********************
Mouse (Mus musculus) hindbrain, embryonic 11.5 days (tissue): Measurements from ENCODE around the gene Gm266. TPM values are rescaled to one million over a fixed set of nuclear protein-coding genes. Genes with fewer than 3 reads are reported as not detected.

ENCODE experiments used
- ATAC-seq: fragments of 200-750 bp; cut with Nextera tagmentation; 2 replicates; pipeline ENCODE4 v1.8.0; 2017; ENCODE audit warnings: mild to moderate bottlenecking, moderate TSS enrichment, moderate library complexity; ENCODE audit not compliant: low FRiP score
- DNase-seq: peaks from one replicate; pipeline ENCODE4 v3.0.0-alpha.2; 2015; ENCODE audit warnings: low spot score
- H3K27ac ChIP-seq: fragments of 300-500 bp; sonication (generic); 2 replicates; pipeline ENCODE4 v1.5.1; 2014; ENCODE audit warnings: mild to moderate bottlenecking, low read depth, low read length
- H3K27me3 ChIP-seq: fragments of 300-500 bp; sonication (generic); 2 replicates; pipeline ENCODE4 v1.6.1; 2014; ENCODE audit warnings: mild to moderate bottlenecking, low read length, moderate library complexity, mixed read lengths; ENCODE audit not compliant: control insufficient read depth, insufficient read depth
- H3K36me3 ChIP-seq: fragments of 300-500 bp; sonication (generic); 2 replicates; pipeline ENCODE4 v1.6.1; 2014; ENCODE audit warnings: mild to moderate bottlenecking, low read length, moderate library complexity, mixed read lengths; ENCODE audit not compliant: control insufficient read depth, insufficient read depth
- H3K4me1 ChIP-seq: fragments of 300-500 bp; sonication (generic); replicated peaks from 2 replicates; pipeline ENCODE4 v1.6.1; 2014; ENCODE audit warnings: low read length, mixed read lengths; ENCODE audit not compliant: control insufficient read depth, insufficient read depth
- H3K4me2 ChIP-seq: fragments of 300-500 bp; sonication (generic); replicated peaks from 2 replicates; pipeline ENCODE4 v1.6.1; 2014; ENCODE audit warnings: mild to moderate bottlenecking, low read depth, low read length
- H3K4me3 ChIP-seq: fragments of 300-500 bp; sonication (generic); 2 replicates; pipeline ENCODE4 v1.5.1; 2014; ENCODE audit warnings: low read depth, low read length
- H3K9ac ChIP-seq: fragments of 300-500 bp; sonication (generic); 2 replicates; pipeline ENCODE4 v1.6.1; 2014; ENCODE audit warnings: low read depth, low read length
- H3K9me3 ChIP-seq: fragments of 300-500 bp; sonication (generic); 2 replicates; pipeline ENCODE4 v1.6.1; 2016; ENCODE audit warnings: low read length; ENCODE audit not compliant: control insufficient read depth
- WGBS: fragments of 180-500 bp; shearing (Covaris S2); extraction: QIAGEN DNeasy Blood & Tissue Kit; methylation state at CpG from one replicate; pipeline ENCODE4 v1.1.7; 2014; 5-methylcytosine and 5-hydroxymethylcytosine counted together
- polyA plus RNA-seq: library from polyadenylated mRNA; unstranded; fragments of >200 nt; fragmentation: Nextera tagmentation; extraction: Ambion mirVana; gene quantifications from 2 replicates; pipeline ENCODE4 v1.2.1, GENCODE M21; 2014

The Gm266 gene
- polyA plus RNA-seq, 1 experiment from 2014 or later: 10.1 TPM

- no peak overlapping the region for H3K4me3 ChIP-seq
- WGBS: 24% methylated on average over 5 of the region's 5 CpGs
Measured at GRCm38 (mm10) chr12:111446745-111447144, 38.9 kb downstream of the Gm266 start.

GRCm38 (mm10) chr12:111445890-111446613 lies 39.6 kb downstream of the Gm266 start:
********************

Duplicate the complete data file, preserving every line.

Mouse (Mus musculus) hindbrain, embryonic 11.5 days (tissue): Measurements from ENCODE around the gene Gm266. TPM values are rescaled to one million over a fixed set of nuclear protein-coding genes. Genes with fewer than 3 reads are reported as not detected.

ENCODE experiments used
- ATAC-seq: fragments of 200-750 bp; cut with Nextera tagmentation; 2 replicates; pipeline ENCODE4 v1.8.0; 2017; ENCODE audit warnings: mild to moderate bottlenecking, moderate TSS enrichment, moderate library complexity; ENCODE audit not compliant: low FRiP score
- DNase-seq: peaks from one replicate; pipeline ENCODE4 v3.0.0-alpha.2; 2015; ENCODE audit warnings: low spot score
- H3K27ac ChIP-seq: fragments of 300-500 bp; sonication (generic); 2 replicates; pipeline ENCODE4 v1.5.1; 2014; ENCODE audit warnings: mild to moderate bottlenecking, low read depth, low read length
- H3K27me3 ChIP-seq: fragments of 300-500 bp; sonication (generic); 2 replicates; pipeline ENCODE4 v1.6.1; 2014; ENCODE audit warnings: mild to moderate bottlenecking, low read length, moderate library complexity, mixed read lengths; ENCODE audit not compliant: control insufficient read depth, insufficient read depth
- H3K36me3 ChIP-seq: fragments of 300-500 bp; sonication (generic); 2 replicates; pipeline ENCODE4 v1.6.1; 2014; ENCODE audit warnings: mild to moderate bottlenecking, low read length, moderate library complexity, mixed read lengths; ENCODE audit not compliant: control insufficient read depth, insufficient read depth
- H3K4me1 ChIP-seq: fragments of 300-500 bp; sonication (generic); replicated peaks from 2 replicates; pipeline ENCODE4 v1.6.1; 2014; ENCODE audit warnings: low read length, mixed read lengths; ENCODE audit not compliant: control insufficient read depth, insufficient read depth
- H3K4me2 ChIP-seq: fragments of 300-500 bp; sonication (generic); replicated peaks from 2 replicates; pipeline ENCODE4 v1.6.1; 2014; ENCODE audit warnings: mild to moderate bottlenecking, low read depth, low read length
- H3K4me3 ChIP-seq: fragments of 300-500 bp; sonication (generic); 2 replicates; pipeline ENCODE4 v1.5.1; 2014; ENCODE audit warnings: low read depth, low read length
- H3K9ac ChIP-seq: fragments of 300-500 bp; sonication (generic); 2 replicates; pipeline ENCODE4 v1.6.1; 2014; ENCODE audit warnings: low read depth, low read length
- H3K9me3 ChIP-seq: fragments of 300-500 bp; sonication (generic); 2 replicates; pipeline ENCODE4 v1.6.1; 2016; ENCODE audit warnings: low read length; ENCODE audit not compliant: control insufficient read depth
- WGBS: fragments of 180-500 bp; shearing (Covaris S2); extraction: QIAGEN DNeasy Blood & Tissue Kit; methylation state at CpG from one replicate; pipeline ENCODE4 v1.1.7; 2014; 5-methylcytosine and 5-hydroxymethylcytosine counted together
- polyA plus RNA-seq: library from polyadenylated mRNA; unstranded; fragments of >200 nt; fragmentation: Nextera tagmentation; extraction: Ambion mirVana; gene quantifications from 2 replicates; pipeline ENCODE4 v1.2.1, GENCODE M21; 2014

The Gm266 gene
- polyA plus RNA-seq, 1 experiment from 2014 or later: 10.1 TPM

- no peak overlapping the region for H3K4me3 ChIP-seq
- WGBS: 24% methylated on average over 5 of the region's 5 CpGs
Measured at GRCm38 (mm10) chr12:111446745-111447144, 38.9 kb downstream of the Gm266 start.

GRCm38 (mm10) chr12:111445890-111446613 lies 39.6 kb downstream of the Gm266 start: